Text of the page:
20110105

Univironmental Analysis of Nucleosynthesis

Comments and Questions from Bill Howell:

Hello Dr. Borchardt- 

I finished TSW.  Wow!  It’s amazing to me that any person can write such an extensive treatise.  That some people are able to develop a comprehensive new worldview during a lifetime of observation and study is amazing (and inspiring), but at least I can comprehend that it is possible.  But to depth of your synthesis, the extensive references and background material you cite, and the comprehensiveness of your theory is truly incredible.  Thank you for your efforts.  I wish you success in promulgating your ideas over the next few hundred years.

[Bill, thanks for the kind words.  Glad you got a lot out of TSW. I might need a little help on the next hundred years.  Good thing there are younger folks like yourself around.]

Any new worldview must provide an alternative explanation to the phenomena described by the old worldview.  The Copernican worldview versus the Ptolemaic worldview is a good example.  But to replace it, the new worldview must also be able to explain phenomena that the old worldview can not.  For example, your Assumption of Infinity would explain the “zoo” of subatomic particles that physicists find, and it can explain red-shift problems with the BB model; but as long as instrumentation is unable to peer below the Plank limit or ad-hoc explanations such as an accelerating-universe modification to the inflationary-universe modification of the BB model can be postulated, your theory will only be an alternative explanation to the status quo.  And ideally, a new worldview must be able to predict phenomena that is at variance with the old worldview (and this may not even be enough, as the Eddington eclipse measurement of stellar shift may represent).  I encourage you to think about possible concrete testable predictions.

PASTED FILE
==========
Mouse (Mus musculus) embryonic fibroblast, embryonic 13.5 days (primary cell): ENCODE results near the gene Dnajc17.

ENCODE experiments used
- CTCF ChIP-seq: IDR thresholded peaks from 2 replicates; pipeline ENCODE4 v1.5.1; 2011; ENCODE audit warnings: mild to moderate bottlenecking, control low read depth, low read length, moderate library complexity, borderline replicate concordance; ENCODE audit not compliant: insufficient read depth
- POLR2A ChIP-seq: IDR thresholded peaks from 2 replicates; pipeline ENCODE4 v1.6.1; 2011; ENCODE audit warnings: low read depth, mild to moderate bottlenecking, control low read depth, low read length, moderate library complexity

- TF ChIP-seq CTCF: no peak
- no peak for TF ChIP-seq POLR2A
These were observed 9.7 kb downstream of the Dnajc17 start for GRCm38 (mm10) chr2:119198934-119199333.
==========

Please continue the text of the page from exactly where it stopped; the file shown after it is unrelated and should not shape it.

For example, the aether experiments are examples of variance with the standard model, but they really only undermine Relativity theory and not the BB model (an old (1978) paper by Richard Muller describing the detection of CBR describes it as the ‘New Aether’).  Your explanation for the CBR provides an alternative explanation for the BB event but doesn’t overthrow the conventional explanation. 
  
[You are right about the CBR (Cosmic Background Radiation), which was predicted by the BBT (at 10oK) and by classical theory (at <5oK).  The actual temperature was determined to be about 2.7oK.  If the space between galaxies had been perfectly empty, as proposed by Einstein, then the temperature would have been 0oK.  Temperature is the vibratory motion of matter, so any temperature at all meant that outer space was filled with matter: ‘New Aether,’ regular old ether, or today’s trendy incantation, “dark matter.”  The CBR case is a neat example of data that can be interpreted in many ways depending on the initial assumptions of the observer.  Thus the BBT folks assume that light is matterless motion (Einstein’s massless photon) and would not agree that the CBR is indicative of the presence of matter.  However, if we assume INSEPARABILITY (Just as there is no motion without matter, so there is no matter without motion) instead, it becomes clear that Einstein and the BBT cannot be correct.